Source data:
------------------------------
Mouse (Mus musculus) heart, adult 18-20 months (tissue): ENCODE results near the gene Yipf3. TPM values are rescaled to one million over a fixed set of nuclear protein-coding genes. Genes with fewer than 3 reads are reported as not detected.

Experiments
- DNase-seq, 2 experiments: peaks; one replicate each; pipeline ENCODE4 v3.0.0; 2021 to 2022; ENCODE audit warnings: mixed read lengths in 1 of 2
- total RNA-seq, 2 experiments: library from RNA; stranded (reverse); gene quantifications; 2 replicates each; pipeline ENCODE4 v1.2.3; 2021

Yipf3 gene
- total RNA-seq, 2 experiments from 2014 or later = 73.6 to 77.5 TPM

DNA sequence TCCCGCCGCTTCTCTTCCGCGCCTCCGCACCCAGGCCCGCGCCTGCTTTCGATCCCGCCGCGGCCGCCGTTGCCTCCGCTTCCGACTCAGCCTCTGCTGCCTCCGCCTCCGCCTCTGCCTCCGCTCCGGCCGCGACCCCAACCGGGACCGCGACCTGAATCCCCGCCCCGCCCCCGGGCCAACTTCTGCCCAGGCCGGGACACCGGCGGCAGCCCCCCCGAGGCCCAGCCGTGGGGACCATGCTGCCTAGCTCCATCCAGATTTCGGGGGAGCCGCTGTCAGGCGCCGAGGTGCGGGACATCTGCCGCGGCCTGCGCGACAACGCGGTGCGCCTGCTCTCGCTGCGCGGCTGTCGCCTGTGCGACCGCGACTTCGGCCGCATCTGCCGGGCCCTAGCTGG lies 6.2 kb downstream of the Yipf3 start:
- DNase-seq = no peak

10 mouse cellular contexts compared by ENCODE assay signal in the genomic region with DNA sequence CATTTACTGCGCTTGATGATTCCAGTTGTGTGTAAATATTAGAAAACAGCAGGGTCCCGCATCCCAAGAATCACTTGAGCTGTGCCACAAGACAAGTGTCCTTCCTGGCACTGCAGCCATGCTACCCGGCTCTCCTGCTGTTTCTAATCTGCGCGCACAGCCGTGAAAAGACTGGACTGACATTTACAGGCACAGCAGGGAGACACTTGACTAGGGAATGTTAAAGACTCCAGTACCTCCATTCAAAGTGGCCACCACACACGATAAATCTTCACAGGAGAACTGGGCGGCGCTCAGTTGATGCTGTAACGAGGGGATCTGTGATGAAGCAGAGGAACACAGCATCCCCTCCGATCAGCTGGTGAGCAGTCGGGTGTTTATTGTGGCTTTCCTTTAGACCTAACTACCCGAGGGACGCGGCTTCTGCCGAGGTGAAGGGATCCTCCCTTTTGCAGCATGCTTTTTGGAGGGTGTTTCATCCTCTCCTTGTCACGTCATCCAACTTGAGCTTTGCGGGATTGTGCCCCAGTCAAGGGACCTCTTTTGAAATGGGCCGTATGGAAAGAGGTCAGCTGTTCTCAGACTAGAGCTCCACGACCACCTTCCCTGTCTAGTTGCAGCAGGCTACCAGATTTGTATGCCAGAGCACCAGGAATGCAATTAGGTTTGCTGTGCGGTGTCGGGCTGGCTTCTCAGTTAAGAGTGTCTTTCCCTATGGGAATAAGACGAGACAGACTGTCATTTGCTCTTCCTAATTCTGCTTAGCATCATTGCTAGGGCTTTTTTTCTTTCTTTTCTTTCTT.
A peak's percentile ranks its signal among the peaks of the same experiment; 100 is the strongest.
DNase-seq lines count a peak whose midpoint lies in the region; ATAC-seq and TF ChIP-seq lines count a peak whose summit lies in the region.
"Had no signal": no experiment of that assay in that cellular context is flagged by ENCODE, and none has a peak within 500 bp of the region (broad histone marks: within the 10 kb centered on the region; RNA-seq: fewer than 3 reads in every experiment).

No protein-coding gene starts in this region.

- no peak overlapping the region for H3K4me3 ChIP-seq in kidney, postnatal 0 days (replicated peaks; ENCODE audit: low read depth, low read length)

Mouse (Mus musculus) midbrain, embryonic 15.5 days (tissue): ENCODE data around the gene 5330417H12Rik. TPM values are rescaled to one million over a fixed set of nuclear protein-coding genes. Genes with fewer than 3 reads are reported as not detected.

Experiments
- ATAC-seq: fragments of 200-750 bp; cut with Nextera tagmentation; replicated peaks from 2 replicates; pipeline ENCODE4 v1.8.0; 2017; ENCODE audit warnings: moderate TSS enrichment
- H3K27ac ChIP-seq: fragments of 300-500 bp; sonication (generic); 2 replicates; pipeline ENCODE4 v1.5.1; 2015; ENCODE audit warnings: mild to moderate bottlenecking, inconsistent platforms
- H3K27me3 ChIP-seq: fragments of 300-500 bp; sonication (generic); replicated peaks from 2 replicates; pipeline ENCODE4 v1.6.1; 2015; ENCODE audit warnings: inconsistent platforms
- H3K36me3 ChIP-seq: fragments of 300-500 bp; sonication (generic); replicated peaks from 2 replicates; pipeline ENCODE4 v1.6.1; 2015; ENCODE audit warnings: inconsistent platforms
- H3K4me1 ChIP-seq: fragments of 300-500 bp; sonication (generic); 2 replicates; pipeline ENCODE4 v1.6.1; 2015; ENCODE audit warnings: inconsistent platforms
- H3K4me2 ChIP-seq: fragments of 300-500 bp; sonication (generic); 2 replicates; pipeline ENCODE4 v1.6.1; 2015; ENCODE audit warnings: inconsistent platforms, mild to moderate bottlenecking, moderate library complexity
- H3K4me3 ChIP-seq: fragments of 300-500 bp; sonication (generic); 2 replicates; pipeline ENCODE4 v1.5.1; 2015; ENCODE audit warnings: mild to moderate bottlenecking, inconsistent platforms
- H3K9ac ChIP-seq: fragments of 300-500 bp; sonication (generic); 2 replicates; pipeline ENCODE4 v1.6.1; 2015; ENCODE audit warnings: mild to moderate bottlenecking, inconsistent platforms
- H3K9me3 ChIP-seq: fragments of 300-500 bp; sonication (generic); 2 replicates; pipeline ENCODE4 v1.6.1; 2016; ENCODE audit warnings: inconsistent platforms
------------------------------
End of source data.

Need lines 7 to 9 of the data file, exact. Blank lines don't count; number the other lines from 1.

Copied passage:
DNA sequence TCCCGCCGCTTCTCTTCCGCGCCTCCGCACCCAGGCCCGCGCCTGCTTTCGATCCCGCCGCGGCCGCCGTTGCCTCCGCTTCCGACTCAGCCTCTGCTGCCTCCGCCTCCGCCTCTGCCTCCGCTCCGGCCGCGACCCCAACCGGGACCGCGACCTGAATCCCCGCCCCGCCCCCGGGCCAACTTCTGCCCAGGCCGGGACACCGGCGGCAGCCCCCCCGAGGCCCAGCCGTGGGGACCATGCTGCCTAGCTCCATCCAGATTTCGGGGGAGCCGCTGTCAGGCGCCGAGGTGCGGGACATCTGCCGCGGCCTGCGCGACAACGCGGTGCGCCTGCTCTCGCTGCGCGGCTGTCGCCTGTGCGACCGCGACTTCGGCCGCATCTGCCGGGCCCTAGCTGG lies 6.2 kb downstream of the Yipf3 start:
- DNase-seq = no peak

10 mouse cellular contexts compared by ENCODE assay signal in the genomic region with DNA sequence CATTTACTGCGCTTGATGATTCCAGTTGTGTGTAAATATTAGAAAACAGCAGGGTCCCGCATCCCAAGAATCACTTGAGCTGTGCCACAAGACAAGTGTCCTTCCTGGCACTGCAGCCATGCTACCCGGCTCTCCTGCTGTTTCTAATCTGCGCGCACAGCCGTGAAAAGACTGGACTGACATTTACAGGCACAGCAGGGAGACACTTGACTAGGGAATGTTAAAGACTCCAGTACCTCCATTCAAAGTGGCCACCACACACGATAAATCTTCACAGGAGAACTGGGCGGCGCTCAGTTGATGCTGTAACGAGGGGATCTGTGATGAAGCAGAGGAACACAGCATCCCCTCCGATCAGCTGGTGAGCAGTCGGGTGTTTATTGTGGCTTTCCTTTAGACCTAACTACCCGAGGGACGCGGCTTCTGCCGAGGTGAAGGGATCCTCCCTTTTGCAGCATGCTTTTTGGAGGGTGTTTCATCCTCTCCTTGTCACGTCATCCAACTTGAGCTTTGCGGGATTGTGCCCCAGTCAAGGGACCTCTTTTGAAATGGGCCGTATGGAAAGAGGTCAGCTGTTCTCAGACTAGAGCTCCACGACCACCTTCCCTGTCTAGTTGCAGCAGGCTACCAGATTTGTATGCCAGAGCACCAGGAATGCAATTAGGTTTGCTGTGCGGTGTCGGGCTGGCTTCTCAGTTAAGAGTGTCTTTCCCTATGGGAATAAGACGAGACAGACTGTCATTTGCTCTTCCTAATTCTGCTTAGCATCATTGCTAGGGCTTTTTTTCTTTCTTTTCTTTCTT.